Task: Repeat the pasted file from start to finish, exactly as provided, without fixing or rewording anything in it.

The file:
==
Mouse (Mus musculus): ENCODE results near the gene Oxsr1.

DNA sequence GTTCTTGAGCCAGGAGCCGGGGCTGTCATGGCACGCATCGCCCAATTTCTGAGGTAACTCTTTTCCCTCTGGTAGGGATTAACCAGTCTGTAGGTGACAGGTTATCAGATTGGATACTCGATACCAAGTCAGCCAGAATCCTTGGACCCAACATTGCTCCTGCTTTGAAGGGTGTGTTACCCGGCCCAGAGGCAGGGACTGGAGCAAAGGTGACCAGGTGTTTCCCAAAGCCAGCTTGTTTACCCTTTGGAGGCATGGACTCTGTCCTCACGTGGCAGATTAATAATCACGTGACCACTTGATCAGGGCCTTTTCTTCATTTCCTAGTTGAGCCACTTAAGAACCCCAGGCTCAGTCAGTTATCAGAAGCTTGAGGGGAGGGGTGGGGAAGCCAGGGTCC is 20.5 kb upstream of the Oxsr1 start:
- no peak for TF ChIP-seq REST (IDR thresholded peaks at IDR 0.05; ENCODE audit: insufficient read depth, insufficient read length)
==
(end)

Mouse (Mus musculus): ENCODE results near the gene Oxsr1.

DNA sequence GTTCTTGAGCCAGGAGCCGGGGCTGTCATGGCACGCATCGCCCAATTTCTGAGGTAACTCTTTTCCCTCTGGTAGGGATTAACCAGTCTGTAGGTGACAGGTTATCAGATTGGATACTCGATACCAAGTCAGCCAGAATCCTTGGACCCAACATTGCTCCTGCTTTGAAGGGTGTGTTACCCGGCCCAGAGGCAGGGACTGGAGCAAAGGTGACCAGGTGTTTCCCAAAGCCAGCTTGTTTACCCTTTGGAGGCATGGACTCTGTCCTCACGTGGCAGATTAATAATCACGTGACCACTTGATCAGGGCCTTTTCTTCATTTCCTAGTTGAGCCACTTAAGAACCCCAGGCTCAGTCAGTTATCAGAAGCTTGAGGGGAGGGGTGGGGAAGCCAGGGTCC is 20.5 kb upstream of the Oxsr1 start:
- no peak for TF ChIP-seq REST (IDR thresholded peaks at IDR 0.05; ENCODE audit: insufficient read depth, insufficient read length)